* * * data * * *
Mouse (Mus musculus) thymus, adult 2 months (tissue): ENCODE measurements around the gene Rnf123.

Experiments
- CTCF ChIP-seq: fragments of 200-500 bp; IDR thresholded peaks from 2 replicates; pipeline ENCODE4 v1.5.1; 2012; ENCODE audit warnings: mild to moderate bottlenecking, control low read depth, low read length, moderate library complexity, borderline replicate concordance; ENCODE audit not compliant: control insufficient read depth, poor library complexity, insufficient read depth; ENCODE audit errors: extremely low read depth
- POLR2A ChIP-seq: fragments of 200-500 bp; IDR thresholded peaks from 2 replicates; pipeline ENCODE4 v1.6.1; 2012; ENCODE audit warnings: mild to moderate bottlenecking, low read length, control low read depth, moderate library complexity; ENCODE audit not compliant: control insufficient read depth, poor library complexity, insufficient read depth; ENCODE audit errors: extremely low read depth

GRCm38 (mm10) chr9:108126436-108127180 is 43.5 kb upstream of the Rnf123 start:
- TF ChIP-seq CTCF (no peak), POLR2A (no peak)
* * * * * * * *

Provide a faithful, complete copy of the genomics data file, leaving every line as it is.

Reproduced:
Mouse (Mus musculus) thymus, adult 2 months (tissue): ENCODE measurements around the gene Rnf123.

Experiments
- CTCF ChIP-seq: fragments of 200-500 bp; IDR thresholded peaks from 2 replicates; pipeline ENCODE4 v1.5.1; 2012; ENCODE audit warnings: mild to moderate bottlenecking, control low read depth, low read length, moderate library complexity, borderline replicate concordance; ENCODE audit not compliant: control insufficient read depth, poor library complexity, insufficient read depth; ENCODE audit errors: extremely low read depth
- POLR2A ChIP-seq: fragments of 200-500 bp; IDR thresholded peaks from 2 replicates; pipeline ENCODE4 v1.6.1; 2012; ENCODE audit warnings: mild to moderate bottlenecking, low read length, control low read depth, moderate library complexity; ENCODE audit not compliant: control insufficient read depth, poor library complexity, insufficient read depth; ENCODE audit errors: extremely low read depth

GRCm38 (mm10) chr9:108126436-108127180 is 43.5 kb upstream of the Rnf123 start:
- TF ChIP-seq CTCF (no peak), POLR2A (no peak)